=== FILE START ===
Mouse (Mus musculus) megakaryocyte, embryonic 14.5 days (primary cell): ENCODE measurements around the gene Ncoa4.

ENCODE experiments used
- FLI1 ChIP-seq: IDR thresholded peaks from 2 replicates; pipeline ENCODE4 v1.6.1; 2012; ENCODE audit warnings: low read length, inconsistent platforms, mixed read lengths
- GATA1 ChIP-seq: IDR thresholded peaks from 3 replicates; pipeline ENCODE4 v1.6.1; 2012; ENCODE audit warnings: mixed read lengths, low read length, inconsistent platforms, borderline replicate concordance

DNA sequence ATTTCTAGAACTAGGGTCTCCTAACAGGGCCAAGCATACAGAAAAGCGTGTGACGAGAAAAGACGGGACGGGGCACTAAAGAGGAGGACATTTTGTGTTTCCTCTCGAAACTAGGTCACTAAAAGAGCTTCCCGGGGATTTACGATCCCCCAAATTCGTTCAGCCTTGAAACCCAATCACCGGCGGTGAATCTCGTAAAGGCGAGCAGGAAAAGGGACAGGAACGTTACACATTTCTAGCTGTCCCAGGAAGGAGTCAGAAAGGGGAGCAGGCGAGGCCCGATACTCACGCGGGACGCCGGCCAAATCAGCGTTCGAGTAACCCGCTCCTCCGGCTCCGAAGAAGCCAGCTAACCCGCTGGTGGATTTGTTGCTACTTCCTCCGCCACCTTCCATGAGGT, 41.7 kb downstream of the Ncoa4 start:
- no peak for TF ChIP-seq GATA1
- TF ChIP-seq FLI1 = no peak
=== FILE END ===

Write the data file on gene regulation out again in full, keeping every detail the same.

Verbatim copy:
Mouse (Mus musculus) megakaryocyte, embryonic 14.5 days (primary cell): ENCODE measurements around the gene Ncoa4.

ENCODE experiments used
- FLI1 ChIP-seq: IDR thresholded peaks from 2 replicates; pipeline ENCODE4 v1.6.1; 2012; ENCODE audit warnings: low read length, inconsistent platforms, mixed read lengths
- GATA1 ChIP-seq: IDR thresholded peaks from 3 replicates; pipeline ENCODE4 v1.6.1; 2012; ENCODE audit warnings: mixed read lengths, low read length, inconsistent platforms, borderline replicate concordance

DNA sequence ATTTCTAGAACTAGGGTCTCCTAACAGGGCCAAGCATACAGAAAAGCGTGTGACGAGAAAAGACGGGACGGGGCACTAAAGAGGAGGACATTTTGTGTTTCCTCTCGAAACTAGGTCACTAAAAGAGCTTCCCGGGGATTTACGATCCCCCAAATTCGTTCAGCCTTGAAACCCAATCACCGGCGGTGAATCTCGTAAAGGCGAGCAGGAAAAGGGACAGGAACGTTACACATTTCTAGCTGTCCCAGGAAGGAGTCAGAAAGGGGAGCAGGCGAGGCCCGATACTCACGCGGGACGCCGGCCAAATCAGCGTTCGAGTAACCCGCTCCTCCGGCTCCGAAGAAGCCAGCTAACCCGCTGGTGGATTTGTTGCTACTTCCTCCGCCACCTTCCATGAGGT, 41.7 kb downstream of the Ncoa4 start:
- no peak for TF ChIP-seq GATA1
- TF ChIP-seq FLI1 = no peak